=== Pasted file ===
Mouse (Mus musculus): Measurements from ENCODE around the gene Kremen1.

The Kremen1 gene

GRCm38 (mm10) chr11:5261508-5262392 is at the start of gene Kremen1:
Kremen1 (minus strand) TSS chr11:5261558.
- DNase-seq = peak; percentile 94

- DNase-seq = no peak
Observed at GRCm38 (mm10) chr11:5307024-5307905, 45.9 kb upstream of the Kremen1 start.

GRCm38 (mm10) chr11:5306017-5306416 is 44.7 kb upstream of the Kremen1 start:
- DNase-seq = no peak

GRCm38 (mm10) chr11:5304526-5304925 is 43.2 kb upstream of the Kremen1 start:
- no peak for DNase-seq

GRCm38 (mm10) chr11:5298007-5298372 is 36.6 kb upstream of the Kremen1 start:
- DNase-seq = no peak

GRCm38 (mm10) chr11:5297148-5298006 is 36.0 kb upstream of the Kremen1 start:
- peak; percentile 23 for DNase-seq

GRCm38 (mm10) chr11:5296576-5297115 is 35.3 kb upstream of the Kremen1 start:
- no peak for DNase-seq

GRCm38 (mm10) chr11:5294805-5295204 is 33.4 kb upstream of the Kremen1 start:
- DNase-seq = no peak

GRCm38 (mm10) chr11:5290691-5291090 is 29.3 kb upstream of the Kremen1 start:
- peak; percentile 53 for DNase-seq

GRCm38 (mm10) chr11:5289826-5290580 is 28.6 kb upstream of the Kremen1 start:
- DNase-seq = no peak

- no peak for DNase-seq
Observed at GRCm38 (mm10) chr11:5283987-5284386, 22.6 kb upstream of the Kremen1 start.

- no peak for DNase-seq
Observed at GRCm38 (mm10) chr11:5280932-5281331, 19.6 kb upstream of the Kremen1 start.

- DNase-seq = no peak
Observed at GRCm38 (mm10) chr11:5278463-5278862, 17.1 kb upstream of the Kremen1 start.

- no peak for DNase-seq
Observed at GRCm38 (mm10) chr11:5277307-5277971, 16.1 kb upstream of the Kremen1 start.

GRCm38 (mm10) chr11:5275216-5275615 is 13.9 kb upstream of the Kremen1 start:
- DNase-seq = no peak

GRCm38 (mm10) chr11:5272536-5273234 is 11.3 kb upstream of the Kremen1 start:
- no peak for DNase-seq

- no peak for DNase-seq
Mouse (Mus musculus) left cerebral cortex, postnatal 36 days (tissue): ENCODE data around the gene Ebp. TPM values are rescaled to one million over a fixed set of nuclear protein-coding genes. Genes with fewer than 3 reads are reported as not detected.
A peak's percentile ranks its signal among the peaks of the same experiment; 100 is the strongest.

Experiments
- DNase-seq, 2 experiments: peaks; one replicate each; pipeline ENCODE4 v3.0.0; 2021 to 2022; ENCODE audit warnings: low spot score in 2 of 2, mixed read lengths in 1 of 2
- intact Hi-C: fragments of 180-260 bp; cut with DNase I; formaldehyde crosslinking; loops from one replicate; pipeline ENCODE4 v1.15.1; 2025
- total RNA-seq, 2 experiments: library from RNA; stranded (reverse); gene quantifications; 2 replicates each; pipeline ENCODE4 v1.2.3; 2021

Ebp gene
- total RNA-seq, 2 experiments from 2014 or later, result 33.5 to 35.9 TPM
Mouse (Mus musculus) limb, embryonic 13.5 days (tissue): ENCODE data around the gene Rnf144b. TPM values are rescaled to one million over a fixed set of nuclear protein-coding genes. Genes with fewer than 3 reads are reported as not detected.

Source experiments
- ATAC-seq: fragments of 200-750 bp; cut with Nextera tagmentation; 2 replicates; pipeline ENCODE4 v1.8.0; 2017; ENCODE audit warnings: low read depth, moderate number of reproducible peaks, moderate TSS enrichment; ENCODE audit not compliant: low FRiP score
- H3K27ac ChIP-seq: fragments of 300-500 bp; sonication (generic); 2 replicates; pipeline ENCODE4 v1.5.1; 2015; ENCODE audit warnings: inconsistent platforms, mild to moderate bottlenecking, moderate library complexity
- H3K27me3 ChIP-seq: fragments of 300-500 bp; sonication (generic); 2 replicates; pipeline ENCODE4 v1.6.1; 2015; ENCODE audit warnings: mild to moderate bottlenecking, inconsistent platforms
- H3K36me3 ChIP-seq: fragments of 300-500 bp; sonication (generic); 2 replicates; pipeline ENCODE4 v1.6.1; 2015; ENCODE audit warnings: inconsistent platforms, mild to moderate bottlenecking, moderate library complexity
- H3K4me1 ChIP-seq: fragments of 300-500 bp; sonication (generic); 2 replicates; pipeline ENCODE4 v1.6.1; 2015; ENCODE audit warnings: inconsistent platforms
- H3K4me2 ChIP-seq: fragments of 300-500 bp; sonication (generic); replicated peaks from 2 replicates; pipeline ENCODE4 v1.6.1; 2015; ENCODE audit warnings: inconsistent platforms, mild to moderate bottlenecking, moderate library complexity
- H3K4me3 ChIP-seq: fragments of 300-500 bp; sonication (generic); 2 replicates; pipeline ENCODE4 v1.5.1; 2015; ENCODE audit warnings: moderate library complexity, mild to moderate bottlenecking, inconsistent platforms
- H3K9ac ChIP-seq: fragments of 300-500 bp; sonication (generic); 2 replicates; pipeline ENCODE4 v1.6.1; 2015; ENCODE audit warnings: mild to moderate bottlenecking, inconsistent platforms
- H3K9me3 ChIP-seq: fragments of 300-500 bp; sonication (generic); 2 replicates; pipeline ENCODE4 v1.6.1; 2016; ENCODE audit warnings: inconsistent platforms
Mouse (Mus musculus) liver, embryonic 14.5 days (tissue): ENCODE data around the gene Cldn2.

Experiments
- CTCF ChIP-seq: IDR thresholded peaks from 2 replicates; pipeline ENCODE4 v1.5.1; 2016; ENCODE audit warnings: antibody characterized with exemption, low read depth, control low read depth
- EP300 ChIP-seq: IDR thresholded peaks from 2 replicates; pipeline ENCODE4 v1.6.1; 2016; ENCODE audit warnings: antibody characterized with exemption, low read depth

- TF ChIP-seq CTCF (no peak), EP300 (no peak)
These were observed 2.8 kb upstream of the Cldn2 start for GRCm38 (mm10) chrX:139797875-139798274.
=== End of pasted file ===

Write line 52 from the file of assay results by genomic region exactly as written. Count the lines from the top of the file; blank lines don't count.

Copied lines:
- H3K4me2 ChIP-seq: fragments of 300-500 bp; sonication (generic); replicated peaks from 2 replicates; pipeline ENCODE4 v1.6.1; 2015; ENCODE audit warnings: inconsistent platforms, mild to moderate bottlenecking, moderate library complexity